Reading time: 3 min
As both an aromatherapist and psychology/neuroscience enthusiast I am always in search of new research or avenues for well-being that I could bring forward to you in a simplified form.
This post is largely inspired by the book " When the body says no: the cost of hidden stress" by Gabor Mate, a Hungarian-Canadian physician, Holocaust survivor, and world-renowned expert on addiction, child development, and generational trauma.
Debunking the myth of stress
I am sure you are fed up with how many times you have heard about the connection between stress and illness. However, the explanations are very vague and most often not practical. Let's see what stress is and isn't.
Stress is any internal change (visible or not) that occurs when a threat is perceived to a person's well-being. When you go to the doctor and you are asked:" Are you stressed?" I am sure most often you think of the fight you had 2 days back with your spouse or the troubles at work. Let me tell you that this so-called "stress" is actually a nervous tension that can be a component of stress but most often it's not. The nature of stress is not external and definitely not universal but internal- it comes down to our personal perception of a threat.
It is possible to feel tension and agitation without triggering the stress response.
On the other hand, it is also possible for some people to be stressed without feeling any obvious tension. Stress can very often be silent but will manifest somatically through body symptoms (chronic illness, low energy) or through compulsive behaviors like binge drinking, overeating, and other dependencies.
The 3 stress components
Stressor -> Processing system-> Stress Response
The stressor is the threatening event. This can be the same for many people (losing a job, a beloved person, etc) however the processing systems (aka our personal filters) are very different and unique.
For example, the loss of employment can be perceived as a major threat for the sole breadwinner of a household and more like an opportunity for someone whose spouse has a stable job, especially if they themselves wanted to change their carrier. Also, any loss can be perceived as a major stressful event for someone who lost their parents as a kid as opposed to someone who lived in a happy family and felt a lot of abundances. As a result, the stress response may be triggered violently in the first case and not at all in the second case.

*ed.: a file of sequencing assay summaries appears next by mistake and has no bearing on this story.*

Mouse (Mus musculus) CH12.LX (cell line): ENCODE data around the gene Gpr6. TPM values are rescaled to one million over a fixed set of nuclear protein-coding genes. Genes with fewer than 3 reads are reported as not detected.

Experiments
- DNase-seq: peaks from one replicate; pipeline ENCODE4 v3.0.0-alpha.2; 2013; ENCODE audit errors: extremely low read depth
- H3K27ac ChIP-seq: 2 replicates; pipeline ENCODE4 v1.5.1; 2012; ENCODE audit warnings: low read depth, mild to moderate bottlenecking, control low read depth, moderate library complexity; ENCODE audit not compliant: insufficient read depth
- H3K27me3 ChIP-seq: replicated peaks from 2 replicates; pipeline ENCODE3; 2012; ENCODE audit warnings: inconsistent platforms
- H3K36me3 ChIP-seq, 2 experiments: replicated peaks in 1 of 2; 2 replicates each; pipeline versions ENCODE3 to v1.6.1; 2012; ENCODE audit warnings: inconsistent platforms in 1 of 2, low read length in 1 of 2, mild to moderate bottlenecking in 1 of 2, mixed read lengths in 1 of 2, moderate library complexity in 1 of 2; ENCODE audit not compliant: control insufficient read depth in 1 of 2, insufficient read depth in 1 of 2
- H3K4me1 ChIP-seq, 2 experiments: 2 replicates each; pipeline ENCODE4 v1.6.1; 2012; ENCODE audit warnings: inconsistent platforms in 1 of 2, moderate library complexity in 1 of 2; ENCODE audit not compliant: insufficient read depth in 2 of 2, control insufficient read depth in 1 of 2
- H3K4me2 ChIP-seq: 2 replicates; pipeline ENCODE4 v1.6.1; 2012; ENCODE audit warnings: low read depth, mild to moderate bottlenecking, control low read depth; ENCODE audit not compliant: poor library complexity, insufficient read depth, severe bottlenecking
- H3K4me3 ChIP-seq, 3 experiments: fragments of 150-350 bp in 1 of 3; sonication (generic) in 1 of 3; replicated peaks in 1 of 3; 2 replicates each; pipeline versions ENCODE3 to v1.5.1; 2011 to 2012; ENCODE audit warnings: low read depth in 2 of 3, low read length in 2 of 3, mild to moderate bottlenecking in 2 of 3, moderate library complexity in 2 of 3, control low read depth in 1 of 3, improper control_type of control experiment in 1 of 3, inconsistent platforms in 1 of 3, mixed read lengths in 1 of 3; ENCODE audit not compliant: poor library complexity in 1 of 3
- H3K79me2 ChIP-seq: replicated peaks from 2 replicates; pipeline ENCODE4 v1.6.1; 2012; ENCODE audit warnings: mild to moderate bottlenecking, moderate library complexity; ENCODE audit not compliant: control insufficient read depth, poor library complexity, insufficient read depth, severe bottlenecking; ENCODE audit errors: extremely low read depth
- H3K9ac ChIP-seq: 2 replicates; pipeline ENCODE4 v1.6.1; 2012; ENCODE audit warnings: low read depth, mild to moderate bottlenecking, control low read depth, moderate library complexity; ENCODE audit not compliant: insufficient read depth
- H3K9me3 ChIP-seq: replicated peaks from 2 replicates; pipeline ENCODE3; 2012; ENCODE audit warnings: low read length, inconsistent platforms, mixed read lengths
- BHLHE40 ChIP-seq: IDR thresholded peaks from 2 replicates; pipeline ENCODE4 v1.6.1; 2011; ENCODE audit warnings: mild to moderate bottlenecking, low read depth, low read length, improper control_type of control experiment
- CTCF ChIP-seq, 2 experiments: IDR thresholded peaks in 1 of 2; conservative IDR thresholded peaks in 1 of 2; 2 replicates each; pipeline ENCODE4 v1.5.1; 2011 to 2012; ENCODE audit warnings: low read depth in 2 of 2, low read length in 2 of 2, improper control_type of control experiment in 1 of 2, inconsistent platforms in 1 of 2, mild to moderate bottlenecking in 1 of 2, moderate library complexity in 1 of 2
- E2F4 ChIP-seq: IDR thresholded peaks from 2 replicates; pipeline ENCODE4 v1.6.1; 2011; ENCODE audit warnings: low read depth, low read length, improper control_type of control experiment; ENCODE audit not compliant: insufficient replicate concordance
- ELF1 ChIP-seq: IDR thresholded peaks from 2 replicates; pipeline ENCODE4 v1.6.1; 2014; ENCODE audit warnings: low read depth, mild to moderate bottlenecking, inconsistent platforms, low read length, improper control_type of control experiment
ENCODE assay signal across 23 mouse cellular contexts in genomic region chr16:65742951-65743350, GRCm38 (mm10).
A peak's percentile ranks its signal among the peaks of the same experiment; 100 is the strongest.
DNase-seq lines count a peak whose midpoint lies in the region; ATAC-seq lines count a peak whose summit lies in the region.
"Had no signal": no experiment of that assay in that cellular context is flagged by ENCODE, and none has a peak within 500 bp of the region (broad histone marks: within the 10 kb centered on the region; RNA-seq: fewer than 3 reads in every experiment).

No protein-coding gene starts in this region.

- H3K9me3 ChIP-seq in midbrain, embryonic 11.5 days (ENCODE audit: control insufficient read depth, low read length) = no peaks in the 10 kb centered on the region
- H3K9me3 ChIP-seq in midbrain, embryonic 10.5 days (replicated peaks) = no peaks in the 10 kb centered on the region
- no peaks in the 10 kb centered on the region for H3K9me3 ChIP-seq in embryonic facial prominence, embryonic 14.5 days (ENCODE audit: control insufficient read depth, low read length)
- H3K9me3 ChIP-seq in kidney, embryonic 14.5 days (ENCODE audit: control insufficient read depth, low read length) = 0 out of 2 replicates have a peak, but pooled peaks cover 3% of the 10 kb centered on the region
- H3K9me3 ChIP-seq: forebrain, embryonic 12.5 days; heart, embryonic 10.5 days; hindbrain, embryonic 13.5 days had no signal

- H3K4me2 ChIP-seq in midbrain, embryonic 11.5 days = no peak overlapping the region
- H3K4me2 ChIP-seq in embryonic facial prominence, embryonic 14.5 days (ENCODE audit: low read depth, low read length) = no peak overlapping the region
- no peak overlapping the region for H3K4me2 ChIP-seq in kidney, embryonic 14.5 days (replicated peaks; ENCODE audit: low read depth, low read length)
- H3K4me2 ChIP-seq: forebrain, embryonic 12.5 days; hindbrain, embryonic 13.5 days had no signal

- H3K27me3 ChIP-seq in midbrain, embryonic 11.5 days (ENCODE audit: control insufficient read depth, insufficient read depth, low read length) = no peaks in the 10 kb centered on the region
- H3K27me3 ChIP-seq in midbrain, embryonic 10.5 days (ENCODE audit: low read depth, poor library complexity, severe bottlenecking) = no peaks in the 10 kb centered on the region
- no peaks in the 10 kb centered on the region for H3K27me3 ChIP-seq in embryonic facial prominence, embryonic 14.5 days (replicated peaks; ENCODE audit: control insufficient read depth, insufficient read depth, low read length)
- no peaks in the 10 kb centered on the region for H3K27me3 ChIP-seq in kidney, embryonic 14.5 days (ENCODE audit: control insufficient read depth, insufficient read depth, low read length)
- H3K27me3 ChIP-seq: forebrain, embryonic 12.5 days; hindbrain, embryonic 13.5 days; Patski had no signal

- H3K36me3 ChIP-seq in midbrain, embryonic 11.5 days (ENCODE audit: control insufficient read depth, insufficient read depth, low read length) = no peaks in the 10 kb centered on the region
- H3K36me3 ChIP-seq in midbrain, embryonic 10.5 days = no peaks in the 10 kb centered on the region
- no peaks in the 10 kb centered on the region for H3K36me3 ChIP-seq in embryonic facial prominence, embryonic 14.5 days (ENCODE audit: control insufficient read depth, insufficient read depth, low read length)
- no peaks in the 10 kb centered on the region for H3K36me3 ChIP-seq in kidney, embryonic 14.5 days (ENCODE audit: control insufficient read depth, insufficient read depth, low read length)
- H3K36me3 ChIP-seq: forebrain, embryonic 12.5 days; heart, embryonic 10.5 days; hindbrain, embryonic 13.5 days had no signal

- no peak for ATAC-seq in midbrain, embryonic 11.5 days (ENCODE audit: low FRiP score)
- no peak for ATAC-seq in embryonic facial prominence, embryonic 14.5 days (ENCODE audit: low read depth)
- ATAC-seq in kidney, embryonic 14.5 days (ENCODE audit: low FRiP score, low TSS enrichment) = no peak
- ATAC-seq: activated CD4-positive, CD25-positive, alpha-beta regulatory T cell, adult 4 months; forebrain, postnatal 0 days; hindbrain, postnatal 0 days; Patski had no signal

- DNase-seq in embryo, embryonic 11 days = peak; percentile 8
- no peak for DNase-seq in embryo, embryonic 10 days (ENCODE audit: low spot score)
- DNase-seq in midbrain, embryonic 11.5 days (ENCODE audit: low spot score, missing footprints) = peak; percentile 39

Acute vs chronic stress
Acute stress is the immediate, short time response to a threat. This is a helpful mechanism that has helped us over the centuries to evade predators. It's the same response that prompts a deer to run for its life when meeting a tiger. However, once the threat has passed the system gets back to normal and the extra adrenaline and cortisol are flushed out.
Chronic stress happens when we are exposed to stressors over a long period of time and either we cannot escape, or control or we aren't even aware of them. This kind of stress suppresses our nervous and immune systems and can produce serious or even permanent damage.
According to studies, the natural killer cells that should eliminate cancerous cells are suppressed under chronic stress.
Why are we not paying attention to signals anymore?
Before stress manifests in the form of severe symptoms/illness the body surely would have given enough signals but you didn't pay attention. Perhaps in the form or pain, panic attacks and whatnot but popping a pill and numbing the pain seems the norm.
People are going to doctors to suppress their symptoms rather than get curious about their emotions and body signals.
We have lost emotional competence and the absence of emotion is the prevailing ethic. Our generation has been raised on mantras like " Don't be so emotional!", "Why are you so sensitive?" "Don't cry like a baby!". Being "cool" and rational is preferred to displaying any emotion and being emotional is translated as being weak.
What if I told you that NOT being in contact with your emotions is how stress turns into disease?
You don't need to believe me, there are studies proving it. Check the continuation to find out how you can develop emotional competence.
Dare to be emotional,